Bunratty Castle


I distinctly remember two things, from the time when I was little.  I would wear a full length slip on my head so that I could imagine what it felt like to have a full, thick head of long, luxurious hair falling down upon my shoulders and my back.  We lived in a bungalow, but I dreamed about moving to a home with a staircase, preferably a winding one, so that my imagined long skirt would spill down the stairs behind me as I descended.  I never wanted to be a princess but I did imagine myself living in a castle as the respected female head of the household, who waited patiently for their menfolk to return from battle, so that she could provide hospitality to every brave warrior and plan enormous feats to celebrate the victories.

Therefore finding myself, after much time has past, in the ancient Bunratty Castle was literally a dream come true.  The present castle is the last of a series on the same site built around 1425.  It is said to be the most “complete” castle in all of Ireland.  During the 16th and 17th century it was the important stronghold of the O’Briens-kings and later earls of Thomond or North Munster.  It is furnished in the style of the great Earl who was renowned for his hospitality.  The castle is entered by a drawbridge to the Main Guard.

Upon arrival, there is an upwards climb to The Great Hall.  This was the original banquet hall and audience chamber of the Earls where they gave their judgments while sitting on their Chair of the Estate.  The walls are hung with French, Belgian and Flemish tapestries.

I was enthralled by the wooden ceiling and the angels that adorned the walls.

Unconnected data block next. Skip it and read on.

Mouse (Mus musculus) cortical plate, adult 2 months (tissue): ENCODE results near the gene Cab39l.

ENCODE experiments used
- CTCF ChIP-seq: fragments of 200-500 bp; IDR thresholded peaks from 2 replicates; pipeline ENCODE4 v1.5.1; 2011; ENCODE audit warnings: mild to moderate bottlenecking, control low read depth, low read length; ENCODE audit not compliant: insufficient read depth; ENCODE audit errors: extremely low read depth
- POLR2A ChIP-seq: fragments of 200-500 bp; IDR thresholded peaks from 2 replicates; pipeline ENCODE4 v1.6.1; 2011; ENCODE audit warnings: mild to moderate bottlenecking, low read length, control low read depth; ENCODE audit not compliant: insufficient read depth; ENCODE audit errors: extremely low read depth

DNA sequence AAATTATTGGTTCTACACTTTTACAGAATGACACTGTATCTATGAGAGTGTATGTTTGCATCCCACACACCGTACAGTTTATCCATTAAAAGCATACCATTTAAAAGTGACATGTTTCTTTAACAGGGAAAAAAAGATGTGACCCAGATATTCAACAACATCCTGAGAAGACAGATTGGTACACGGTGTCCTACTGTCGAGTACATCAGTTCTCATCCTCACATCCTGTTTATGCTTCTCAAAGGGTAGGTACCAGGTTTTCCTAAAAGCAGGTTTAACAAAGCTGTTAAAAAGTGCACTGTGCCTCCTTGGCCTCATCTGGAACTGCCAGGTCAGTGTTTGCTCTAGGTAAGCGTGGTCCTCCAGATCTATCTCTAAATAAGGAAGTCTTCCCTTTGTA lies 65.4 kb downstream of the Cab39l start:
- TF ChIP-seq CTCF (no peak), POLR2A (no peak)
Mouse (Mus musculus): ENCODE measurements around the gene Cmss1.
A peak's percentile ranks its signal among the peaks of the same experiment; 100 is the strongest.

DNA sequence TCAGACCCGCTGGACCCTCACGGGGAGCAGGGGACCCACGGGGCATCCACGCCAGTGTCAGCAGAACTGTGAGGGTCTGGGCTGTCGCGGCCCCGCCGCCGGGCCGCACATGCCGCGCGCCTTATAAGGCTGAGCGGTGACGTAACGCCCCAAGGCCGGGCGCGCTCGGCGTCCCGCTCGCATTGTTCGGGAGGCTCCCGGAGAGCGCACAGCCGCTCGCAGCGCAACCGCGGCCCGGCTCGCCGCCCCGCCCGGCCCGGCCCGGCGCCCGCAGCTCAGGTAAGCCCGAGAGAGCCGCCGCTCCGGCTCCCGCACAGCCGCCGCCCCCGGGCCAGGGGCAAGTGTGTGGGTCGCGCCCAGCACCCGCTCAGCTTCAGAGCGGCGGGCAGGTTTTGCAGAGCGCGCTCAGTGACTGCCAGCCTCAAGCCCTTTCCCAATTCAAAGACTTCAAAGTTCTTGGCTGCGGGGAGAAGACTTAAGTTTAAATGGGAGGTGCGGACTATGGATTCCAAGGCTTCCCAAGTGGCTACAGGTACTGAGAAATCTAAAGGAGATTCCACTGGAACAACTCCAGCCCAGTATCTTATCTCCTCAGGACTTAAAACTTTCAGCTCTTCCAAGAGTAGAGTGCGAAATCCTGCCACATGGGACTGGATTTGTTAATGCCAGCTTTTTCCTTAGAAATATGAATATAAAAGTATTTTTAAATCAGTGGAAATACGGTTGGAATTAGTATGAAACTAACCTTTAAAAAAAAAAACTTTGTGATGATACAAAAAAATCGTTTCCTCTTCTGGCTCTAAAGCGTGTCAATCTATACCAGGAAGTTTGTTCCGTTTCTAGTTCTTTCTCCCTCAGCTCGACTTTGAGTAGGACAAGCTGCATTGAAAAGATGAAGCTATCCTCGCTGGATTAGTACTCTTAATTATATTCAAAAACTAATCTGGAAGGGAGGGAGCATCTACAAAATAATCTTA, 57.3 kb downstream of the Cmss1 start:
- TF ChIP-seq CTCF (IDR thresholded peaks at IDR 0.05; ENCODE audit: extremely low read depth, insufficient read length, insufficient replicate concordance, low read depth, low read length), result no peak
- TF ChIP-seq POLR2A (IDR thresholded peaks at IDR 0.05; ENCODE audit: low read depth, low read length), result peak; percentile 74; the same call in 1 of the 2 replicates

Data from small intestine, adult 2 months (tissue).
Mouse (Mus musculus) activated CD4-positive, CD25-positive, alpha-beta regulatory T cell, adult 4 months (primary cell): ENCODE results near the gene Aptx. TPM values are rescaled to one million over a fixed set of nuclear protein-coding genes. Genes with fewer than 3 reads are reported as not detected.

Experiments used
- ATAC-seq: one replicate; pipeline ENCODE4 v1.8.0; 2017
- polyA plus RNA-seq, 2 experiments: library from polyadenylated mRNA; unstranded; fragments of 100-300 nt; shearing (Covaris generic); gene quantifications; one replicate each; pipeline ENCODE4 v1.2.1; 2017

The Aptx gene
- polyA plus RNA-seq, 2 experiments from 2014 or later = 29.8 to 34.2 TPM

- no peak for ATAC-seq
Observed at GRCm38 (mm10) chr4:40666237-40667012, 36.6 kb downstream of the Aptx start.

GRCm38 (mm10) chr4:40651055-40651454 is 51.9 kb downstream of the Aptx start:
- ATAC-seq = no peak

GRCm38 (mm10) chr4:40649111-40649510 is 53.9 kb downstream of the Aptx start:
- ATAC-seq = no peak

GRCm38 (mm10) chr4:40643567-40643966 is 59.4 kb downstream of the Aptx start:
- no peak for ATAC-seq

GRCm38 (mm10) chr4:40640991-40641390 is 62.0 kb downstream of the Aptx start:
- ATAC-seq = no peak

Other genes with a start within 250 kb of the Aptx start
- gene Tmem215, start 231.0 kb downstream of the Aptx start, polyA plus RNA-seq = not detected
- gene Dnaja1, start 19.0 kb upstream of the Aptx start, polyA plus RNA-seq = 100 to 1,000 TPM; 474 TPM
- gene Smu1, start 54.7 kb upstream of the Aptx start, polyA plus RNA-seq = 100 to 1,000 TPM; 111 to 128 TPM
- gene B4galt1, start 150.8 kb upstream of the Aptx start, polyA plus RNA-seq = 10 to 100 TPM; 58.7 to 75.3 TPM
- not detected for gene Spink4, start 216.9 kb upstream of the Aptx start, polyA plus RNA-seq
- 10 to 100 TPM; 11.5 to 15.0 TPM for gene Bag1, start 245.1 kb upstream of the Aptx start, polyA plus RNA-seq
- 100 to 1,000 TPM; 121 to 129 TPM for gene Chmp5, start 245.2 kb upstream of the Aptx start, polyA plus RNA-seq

I had a peak into the Chapel which boasts a finely decorated 16th century stucco ceiling and precious artifacts including a 15th century Swabian altar piece.

The chaplain’s bedchamber is immediately overhead and his robing room directly across the hall.

In this room we were served goblets of honey mead to begin the evening of merriment, music and song.  The ensemble of singers and musicians, who later also turned out to be our serving butlers and wenches, were obviously passionate about their history as they played the parts in perfect character.  Their talents were so excellent and their sincerity so true, that this was a rich sharing of a beautiful culture.

OMGoodness, my time and space is up and we haven’t even moved downstairs to the Minstrels’ Gallery which was set for our Medieval banquet!

Kath’s quote: “It is to a dinner what a portico or a peristyle is to a building; that is to say, it is not only the first part of it, but it must be devised in such a manner as to set the tone of the whole banquet, in the same way as the overture of an opera announces the subject of the work.”-Grimod de la Reynière

posted under Food & Travel, Ireland
3 Comments to

“Bunratty Castle”

  1. Avatar April 19th, 2012 at 1:29 pm Doug Kapilik Says:

    Kath, you are an amazing writer. I’m not sure were we got this talent from. Perhaps a Scottish nobleman or a Bohemian rascle ! Love Ya, Brother Doug.

  2. Avatar April 19th, 2012 at 2:20 pm Kathryne Says:

    Now you know why I might have seemed somewhat distracted while we were away-always writing my next post in my head.

  3. Avatar April 19th, 2012 at 5:39 pm Doug Kapilik Says:

    You did an incredible job – you should submit your writings for publication! pk

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